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St. Paul inspectors have cited the city’s two historic movie houses with fire code violations, saying they have to modernize their jury-rigged smoke detector system.

The inspections came five years after the city gave the Mann family more than $330,000 to renovate the Grandview and Highland theaters. The owners say the city never asked them to fix the smoke alarms and say they can’t afford what inspectors want them to do.

On Tuesday, the city’s legislative hearing officer, Marcia Moermond, was sympathetic. Moermond told members of the Mann family that city inspectors are willing to accept an alternative to the expensive overhaul the Manns thought they were required to make.

“I’m OK with holding this up,” she said. “I just want to get this right.”

Coming into Tuesday’s hearing, the Manns said they were worried they would be forced to sell the two theaters. The City Council had helped them avoid that fate in 2014 when they provided grants and forgivable loans to renovate the theaters, which were built in 1933 and 1939.

In April 2018, the Manns closed the Grandview Theatre to begin a long-awaited, publicly financed monthlong renovation. Work at the Highland Theatre began in August, after the Grandview renovation was complete and the summer blockbuster season was in the books. The idea was to replace seats, draperies and carpeting, but that wasn’t all that needed updating, Mann Theatres President Stephen Mann said.

“We started to get into the job and they peeled the drapes and the insulation off the walls and you could see the daylight. The [concrete] block has been there since 1935 and it disintegrates,” he said. “A lot of our money was spent taking care of issues we didn’t anticipate. So we never got to do all the things we wanted to do.”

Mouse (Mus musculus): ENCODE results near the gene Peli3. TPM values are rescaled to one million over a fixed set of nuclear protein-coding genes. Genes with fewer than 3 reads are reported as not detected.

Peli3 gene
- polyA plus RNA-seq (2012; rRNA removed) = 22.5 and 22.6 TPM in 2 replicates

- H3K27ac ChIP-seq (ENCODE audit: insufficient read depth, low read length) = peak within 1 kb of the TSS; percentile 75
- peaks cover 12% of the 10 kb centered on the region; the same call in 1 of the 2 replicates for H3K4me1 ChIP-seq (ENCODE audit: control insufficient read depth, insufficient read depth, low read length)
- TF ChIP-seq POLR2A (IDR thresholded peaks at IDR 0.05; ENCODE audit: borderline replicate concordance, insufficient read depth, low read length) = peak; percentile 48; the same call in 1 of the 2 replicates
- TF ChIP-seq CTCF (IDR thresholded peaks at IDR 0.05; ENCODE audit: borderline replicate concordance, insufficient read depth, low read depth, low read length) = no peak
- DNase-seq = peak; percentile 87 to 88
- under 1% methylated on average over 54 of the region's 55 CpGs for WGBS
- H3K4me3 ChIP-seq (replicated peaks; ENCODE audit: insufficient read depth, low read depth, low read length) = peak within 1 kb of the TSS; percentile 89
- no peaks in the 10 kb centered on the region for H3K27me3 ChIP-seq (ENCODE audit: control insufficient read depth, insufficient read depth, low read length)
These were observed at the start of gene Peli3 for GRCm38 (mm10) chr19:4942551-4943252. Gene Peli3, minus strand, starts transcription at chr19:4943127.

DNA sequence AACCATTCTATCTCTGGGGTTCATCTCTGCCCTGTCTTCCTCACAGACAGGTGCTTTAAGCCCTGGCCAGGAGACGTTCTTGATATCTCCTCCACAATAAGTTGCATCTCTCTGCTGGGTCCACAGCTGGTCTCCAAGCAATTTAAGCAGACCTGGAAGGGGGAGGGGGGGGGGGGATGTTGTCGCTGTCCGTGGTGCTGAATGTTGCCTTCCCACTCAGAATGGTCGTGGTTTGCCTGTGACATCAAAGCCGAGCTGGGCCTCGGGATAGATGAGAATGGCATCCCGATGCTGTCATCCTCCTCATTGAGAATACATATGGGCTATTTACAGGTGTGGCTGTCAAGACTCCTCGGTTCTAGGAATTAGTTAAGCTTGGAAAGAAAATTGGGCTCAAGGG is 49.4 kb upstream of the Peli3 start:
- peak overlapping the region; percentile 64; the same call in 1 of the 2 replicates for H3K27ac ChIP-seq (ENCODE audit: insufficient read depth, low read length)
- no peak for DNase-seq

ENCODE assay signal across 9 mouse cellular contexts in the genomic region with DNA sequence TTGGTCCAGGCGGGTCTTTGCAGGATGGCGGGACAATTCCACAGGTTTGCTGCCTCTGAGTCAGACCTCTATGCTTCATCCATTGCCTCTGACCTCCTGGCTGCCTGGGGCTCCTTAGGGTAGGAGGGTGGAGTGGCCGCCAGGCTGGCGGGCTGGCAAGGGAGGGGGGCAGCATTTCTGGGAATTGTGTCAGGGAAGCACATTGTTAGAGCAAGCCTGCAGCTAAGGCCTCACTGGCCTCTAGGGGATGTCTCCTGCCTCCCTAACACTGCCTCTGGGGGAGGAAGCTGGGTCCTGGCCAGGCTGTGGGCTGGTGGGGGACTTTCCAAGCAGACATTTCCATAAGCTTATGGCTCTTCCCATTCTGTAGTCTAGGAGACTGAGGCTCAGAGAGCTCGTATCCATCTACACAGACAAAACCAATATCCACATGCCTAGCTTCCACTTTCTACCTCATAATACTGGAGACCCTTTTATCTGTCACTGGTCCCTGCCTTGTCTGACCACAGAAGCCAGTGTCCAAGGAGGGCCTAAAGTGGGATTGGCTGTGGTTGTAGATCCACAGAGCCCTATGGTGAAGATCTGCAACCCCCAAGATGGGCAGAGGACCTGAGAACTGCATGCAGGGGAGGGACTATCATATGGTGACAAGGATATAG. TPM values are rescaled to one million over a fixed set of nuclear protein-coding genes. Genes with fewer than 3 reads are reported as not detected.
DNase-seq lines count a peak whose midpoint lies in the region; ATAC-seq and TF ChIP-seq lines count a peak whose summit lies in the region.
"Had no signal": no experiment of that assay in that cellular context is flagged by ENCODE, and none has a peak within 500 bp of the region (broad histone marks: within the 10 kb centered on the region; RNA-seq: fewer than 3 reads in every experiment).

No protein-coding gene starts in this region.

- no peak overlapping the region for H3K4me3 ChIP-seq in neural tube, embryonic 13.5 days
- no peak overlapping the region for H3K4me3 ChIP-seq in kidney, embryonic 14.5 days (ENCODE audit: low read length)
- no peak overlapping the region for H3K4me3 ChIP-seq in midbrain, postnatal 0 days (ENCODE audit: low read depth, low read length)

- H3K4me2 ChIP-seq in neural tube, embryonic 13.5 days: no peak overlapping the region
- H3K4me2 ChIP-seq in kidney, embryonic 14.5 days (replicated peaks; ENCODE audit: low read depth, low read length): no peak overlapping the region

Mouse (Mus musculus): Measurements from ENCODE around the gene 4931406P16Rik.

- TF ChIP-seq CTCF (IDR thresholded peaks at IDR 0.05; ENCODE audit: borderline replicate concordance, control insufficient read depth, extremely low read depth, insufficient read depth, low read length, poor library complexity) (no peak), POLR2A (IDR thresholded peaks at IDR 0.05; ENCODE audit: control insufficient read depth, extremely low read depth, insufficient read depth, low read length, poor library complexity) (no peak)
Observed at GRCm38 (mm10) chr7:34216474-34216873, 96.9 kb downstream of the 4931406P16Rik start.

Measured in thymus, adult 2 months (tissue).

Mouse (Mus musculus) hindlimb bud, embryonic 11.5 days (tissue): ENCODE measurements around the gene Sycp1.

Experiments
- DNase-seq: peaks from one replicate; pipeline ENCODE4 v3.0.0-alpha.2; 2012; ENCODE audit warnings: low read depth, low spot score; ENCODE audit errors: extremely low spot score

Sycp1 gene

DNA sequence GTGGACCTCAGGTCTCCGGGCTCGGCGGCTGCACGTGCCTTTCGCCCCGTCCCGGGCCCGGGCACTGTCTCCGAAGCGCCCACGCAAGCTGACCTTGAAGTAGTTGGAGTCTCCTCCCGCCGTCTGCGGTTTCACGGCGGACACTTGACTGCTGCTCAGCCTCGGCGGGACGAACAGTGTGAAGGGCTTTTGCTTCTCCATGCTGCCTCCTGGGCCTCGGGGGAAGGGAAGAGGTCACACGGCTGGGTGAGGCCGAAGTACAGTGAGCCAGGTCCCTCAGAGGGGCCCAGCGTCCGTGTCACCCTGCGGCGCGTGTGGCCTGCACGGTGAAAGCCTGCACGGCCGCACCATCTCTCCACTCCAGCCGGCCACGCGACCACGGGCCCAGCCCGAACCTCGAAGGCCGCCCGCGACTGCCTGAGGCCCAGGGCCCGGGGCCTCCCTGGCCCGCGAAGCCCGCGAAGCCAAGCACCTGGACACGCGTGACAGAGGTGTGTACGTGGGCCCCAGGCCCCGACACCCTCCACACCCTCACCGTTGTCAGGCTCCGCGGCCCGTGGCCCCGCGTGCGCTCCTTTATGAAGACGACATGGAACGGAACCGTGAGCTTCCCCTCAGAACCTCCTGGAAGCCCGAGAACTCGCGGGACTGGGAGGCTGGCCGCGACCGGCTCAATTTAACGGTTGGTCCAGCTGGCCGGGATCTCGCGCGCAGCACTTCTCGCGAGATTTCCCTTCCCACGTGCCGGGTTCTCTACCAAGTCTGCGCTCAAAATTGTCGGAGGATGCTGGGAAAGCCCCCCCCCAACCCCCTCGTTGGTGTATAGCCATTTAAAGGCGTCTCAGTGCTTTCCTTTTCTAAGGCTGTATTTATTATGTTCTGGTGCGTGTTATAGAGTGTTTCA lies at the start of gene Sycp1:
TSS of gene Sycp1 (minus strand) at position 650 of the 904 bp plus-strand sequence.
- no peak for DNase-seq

Such as installing new fire alarms.

“The biggest issue is putting in a new fire panel because of the wiring in our buildings. It’s so hard to get from point B to point A,” Mann said. “We have residential smoke detectors right now. That’s all we have. So if one goes off, that’s the only one that goes off.”

The issue had never been raised before. Mann said he had assumed that the smoke alarms were something, like the theaters’ lack of handicapped accessibility, that was “grandfathered” in.

He said he hopes a less expensive solution can be found.

“My whole idea was to come up with a system where if one goes off, they all go off,” he said. “I’m not against the strobes and horns and all that. But the big issue is the big cost of a new fire panel.”

Both Grandview, at 1830 Grand Av., and Highland, at 760 Cleveland Av., are two-screen theaters that hold 487 and 632 customers, respectively. They are the only two-screen houses Mann Theatres owns, Michael Mann said. Their other theaters are large multiplexes.

The theaters are survivors in a city that once boasted 100 cinemas. In 2004, the Manns undertook a $432,000 renovation project. The city kicked in a $213,000 forgivable loan and a $75,000 grant from the STAR program.

Ten years later, the city provided more renovation help, from the city’s sales-tax revitalization program for neighborhood capital-improvement projects. It will be forgiven along with interest if the theaters are still open in 2023.

The loan also would be forgiven if either of two additional conditions occur: The theaters receive historic designation, which likely would increase the cost of their upkeep, or a 500-seat first-run theater opens in St. Paul, which could cut into their business.

On Tuesday, Moermond suggested the family, its contractors and fire inspectors all meet to review what is in place and suggest acceptable alternatives. Then they will come back with a possible solution Feb. 4.

After the hearing, family members praised city officials for their willingness to keep Grandview and Highland going.

“The city has been extremely collaborative in this entire process. We all, including them, recognize what these theaters mean to the city, to the community,” Michael Mann said. “We’re hopeful that we can find a solution.”

James Walsh • 612-673-7428